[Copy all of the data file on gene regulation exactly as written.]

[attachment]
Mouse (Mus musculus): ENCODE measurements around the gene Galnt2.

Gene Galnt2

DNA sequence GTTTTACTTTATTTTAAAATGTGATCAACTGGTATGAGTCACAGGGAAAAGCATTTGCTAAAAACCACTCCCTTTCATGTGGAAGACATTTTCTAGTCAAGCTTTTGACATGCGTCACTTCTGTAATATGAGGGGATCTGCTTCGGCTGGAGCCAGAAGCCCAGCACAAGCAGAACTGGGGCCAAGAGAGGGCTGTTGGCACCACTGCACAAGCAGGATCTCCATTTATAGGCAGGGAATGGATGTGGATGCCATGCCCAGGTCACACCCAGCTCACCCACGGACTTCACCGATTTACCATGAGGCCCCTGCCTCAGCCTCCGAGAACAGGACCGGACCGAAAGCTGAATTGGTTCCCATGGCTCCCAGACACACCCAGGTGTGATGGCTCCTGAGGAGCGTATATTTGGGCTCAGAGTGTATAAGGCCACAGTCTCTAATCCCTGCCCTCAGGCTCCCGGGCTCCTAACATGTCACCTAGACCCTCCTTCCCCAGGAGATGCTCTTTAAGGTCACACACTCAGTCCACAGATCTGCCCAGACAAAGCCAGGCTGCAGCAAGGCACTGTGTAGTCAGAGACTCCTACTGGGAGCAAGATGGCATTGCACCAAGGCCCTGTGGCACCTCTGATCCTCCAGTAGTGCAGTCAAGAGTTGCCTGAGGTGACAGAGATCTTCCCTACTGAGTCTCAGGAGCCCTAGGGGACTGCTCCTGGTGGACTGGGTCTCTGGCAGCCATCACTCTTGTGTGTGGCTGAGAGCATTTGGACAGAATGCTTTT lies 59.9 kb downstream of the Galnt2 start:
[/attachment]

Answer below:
Mouse (Mus musculus): ENCODE measurements around the gene Galnt2.

Gene Galnt2

DNA sequence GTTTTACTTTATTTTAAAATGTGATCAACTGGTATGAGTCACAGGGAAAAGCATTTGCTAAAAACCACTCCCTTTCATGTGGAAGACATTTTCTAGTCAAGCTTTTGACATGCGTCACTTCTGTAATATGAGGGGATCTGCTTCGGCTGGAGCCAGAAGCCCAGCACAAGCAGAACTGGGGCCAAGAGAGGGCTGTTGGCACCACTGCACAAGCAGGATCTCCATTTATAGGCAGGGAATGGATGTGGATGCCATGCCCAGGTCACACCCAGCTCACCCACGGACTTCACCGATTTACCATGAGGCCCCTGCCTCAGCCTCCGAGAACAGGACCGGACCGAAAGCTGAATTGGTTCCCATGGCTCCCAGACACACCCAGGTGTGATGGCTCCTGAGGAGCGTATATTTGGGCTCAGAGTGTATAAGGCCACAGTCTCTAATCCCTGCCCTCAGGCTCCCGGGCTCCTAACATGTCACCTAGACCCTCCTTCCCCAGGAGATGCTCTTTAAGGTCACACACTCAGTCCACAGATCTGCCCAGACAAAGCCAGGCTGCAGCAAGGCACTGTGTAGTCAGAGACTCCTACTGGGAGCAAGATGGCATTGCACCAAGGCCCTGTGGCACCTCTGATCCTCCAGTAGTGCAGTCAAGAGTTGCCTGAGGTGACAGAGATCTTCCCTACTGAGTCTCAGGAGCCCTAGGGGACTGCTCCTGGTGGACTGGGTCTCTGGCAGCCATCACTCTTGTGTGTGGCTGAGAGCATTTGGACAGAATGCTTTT lies 59.9 kb downstream of the Galnt2 start: